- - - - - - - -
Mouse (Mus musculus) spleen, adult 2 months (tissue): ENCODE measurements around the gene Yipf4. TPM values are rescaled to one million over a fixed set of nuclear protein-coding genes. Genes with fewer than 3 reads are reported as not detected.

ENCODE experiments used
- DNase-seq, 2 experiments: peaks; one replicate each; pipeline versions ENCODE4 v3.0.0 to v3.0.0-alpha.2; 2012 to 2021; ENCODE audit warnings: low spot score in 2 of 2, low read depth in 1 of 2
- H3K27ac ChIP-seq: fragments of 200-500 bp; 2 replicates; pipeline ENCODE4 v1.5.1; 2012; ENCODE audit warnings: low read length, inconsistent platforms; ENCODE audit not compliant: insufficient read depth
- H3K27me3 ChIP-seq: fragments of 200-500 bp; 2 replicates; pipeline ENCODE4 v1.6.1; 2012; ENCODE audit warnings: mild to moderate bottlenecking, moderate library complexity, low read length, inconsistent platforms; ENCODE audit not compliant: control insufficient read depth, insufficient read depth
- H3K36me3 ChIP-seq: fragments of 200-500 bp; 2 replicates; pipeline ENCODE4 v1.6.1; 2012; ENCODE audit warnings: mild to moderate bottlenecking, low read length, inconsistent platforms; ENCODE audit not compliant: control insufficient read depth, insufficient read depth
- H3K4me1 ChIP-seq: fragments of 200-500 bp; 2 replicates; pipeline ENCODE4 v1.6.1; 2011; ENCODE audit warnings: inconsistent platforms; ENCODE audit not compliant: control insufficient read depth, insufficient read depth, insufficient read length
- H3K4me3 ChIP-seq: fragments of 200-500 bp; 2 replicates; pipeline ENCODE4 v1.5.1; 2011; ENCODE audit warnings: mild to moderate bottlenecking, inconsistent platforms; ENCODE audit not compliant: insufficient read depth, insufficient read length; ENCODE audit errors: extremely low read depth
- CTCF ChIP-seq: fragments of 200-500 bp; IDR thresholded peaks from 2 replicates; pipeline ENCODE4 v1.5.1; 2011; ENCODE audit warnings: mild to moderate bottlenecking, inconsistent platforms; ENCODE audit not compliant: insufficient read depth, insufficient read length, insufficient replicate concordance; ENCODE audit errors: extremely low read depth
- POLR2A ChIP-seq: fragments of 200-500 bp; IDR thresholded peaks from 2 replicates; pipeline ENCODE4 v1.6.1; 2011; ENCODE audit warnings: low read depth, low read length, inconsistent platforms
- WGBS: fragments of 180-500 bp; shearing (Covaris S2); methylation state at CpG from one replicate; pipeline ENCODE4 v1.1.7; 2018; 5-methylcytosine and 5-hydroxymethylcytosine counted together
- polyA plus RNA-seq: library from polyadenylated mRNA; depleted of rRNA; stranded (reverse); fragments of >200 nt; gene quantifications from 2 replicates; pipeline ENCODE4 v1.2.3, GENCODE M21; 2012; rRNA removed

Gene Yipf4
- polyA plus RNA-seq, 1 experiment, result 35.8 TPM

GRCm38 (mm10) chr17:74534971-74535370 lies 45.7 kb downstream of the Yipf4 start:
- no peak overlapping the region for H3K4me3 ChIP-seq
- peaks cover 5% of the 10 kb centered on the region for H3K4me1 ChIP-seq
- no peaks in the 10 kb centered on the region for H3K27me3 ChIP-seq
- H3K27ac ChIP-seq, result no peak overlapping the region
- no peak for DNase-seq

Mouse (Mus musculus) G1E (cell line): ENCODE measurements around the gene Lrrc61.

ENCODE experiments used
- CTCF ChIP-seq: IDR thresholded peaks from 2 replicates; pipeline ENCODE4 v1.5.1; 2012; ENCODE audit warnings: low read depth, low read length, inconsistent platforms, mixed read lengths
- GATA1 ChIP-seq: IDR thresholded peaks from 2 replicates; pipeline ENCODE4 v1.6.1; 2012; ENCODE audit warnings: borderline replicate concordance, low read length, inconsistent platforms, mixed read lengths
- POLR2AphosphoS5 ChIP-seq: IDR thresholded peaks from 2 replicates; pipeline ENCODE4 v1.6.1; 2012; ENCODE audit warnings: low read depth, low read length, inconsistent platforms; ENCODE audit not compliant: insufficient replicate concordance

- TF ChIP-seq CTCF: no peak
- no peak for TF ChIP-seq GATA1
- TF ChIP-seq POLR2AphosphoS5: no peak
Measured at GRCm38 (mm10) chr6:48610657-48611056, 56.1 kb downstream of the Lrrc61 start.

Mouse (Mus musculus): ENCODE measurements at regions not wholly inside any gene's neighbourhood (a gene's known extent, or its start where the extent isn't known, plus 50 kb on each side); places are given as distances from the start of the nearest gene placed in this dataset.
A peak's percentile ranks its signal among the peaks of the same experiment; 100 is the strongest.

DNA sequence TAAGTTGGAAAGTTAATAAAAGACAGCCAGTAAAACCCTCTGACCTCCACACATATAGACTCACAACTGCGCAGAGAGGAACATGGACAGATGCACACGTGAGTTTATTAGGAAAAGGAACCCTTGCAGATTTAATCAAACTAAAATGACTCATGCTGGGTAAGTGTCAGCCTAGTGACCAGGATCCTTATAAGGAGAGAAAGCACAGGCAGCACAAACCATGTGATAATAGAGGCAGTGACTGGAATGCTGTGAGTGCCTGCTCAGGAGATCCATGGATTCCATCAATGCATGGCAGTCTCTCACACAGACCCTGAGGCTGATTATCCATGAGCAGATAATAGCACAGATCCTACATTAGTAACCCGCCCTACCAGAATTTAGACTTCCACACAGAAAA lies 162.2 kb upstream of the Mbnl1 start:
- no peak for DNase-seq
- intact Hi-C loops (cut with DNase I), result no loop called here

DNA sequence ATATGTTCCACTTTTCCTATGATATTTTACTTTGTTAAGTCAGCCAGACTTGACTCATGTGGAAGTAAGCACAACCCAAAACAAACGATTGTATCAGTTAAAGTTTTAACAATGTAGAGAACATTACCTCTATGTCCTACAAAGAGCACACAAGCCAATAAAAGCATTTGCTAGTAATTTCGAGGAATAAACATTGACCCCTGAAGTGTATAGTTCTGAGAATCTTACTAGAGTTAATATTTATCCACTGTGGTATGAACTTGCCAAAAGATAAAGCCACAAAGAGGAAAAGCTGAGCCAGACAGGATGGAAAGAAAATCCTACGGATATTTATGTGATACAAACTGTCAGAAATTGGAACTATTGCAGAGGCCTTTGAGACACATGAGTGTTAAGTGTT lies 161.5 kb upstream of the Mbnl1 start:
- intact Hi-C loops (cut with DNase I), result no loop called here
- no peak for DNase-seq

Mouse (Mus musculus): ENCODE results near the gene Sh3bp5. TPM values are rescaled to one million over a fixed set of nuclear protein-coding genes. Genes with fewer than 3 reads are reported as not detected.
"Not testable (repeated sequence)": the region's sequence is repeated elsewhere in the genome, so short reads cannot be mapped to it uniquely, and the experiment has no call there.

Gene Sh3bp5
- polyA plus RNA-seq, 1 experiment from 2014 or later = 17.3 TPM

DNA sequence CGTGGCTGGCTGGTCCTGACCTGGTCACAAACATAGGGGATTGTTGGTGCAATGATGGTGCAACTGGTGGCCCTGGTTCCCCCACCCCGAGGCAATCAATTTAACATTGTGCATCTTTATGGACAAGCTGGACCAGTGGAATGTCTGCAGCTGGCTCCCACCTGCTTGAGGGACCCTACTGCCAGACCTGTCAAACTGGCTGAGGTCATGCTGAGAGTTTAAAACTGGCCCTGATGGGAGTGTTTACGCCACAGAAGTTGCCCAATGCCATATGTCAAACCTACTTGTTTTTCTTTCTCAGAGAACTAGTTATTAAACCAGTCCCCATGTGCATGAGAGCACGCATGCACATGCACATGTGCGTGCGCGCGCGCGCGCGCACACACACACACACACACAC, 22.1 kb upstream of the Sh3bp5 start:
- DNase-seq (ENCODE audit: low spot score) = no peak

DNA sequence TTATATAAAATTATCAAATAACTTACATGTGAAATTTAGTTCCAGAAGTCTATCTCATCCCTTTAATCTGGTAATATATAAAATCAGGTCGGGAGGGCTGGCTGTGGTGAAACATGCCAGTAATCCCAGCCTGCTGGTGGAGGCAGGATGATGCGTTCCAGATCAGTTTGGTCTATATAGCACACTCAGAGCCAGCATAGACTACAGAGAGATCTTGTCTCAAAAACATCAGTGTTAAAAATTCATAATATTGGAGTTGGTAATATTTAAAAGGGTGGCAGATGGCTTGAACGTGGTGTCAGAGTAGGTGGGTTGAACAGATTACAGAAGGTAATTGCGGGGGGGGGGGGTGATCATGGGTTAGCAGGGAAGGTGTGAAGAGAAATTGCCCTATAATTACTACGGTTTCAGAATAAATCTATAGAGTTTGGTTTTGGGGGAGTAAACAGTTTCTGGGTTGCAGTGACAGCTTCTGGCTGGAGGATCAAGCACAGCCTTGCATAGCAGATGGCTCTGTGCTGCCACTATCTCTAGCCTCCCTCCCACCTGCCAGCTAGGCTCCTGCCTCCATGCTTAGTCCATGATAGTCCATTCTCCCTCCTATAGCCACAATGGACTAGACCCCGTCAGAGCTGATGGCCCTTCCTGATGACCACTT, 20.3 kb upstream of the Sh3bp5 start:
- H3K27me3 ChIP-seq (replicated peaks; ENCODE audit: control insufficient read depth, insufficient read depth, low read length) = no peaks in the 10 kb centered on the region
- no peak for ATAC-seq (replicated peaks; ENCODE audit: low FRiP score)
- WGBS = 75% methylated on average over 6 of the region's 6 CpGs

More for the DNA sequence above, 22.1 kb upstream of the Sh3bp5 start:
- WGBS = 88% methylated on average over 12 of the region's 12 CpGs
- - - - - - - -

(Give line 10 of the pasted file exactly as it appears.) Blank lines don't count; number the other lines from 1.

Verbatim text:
- POLR2A ChIP-seq: fragments of 200-500 bp; IDR thresholded peaks from 2 replicates; pipeline ENCODE4 v1.6.1; 2011; ENCODE audit warnings: low read depth, low read length, inconsistent platforms